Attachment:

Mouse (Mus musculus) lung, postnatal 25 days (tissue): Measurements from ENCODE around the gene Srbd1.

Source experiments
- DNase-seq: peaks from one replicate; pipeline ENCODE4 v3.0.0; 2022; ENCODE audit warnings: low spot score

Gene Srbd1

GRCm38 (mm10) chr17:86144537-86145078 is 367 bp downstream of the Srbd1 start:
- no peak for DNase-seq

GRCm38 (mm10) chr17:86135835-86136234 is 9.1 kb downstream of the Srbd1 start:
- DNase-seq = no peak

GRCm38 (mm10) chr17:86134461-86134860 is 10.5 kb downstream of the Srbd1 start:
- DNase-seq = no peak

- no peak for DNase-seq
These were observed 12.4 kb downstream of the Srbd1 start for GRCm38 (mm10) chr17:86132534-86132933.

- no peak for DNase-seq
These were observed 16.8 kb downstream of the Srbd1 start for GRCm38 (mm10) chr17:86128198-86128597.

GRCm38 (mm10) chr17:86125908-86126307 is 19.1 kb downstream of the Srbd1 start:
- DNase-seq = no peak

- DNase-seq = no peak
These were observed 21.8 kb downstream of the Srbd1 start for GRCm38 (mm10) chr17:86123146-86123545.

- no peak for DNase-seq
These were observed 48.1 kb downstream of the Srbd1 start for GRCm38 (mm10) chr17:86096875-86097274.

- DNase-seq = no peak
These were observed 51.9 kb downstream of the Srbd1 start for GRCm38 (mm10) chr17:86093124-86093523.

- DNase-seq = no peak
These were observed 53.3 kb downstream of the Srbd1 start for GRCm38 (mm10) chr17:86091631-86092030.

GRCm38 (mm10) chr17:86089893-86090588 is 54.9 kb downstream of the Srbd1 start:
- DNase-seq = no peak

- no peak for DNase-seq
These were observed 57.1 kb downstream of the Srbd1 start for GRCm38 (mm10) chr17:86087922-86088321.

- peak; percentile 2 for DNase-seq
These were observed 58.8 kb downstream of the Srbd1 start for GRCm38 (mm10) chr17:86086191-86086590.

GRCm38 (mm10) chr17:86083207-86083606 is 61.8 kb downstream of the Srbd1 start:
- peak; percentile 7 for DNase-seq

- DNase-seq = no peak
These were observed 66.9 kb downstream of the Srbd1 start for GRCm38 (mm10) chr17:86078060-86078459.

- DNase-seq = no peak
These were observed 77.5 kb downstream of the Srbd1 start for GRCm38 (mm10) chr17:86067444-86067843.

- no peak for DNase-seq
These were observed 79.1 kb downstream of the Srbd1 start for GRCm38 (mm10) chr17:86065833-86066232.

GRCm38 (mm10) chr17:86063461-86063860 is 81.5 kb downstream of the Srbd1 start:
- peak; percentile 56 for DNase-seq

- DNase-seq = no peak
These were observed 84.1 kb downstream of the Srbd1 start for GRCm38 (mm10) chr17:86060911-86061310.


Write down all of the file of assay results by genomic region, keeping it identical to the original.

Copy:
Mouse (Mus musculus) lung, postnatal 25 days (tissue): Measurements from ENCODE around the gene Srbd1.

Source experiments
- DNase-seq: peaks from one replicate; pipeline ENCODE4 v3.0.0; 2022; ENCODE audit warnings: low spot score

Gene Srbd1

GRCm38 (mm10) chr17:86144537-86145078 is 367 bp downstream of the Srbd1 start:
- no peak for DNase-seq

GRCm38 (mm10) chr17:86135835-86136234 is 9.1 kb downstream of the Srbd1 start:
- DNase-seq = no peak

GRCm38 (mm10) chr17:86134461-86134860 is 10.5 kb downstream of the Srbd1 start:
- DNase-seq = no peak

- no peak for DNase-seq
These were observed 12.4 kb downstream of the Srbd1 start for GRCm38 (mm10) chr17:86132534-86132933.

- no peak for DNase-seq
These were observed 16.8 kb downstream of the Srbd1 start for GRCm38 (mm10) chr17:86128198-86128597.

GRCm38 (mm10) chr17:86125908-86126307 is 19.1 kb downstream of the Srbd1 start:
- DNase-seq = no peak

- DNase-seq = no peak
These were observed 21.8 kb downstream of the Srbd1 start for GRCm38 (mm10) chr17:86123146-86123545.

- no peak for DNase-seq
These were observed 48.1 kb downstream of the Srbd1 start for GRCm38 (mm10) chr17:86096875-86097274.

- DNase-seq = no peak
These were observed 51.9 kb downstream of the Srbd1 start for GRCm38 (mm10) chr17:86093124-86093523.

- DNase-seq = no peak
These were observed 53.3 kb downstream of the Srbd1 start for GRCm38 (mm10) chr17:86091631-86092030.

GRCm38 (mm10) chr17:86089893-86090588 is 54.9 kb downstream of the Srbd1 start:
- DNase-seq = no peak

- no peak for DNase-seq
These were observed 57.1 kb downstream of the Srbd1 start for GRCm38 (mm10) chr17:86087922-86088321.

- peak; percentile 2 for DNase-seq
These were observed 58.8 kb downstream of the Srbd1 start for GRCm38 (mm10) chr17:86086191-86086590.

GRCm38 (mm10) chr17:86083207-86083606 is 61.8 kb downstream of the Srbd1 start:
- peak; percentile 7 for DNase-seq

- DNase-seq = no peak
These were observed 66.9 kb downstream of the Srbd1 start for GRCm38 (mm10) chr17:86078060-86078459.

- DNase-seq = no peak
These were observed 77.5 kb downstream of the Srbd1 start for GRCm38 (mm10) chr17:86067444-86067843.

- no peak for DNase-seq
These were observed 79.1 kb downstream of the Srbd1 start for GRCm38 (mm10) chr17:86065833-86066232.

GRCm38 (mm10) chr17:86063461-86063860 is 81.5 kb downstream of the Srbd1 start:
- peak; percentile 56 for DNase-seq

- DNase-seq = no peak
These were observed 84.1 kb downstream of the Srbd1 start for GRCm38 (mm10) chr17:86060911-86061310.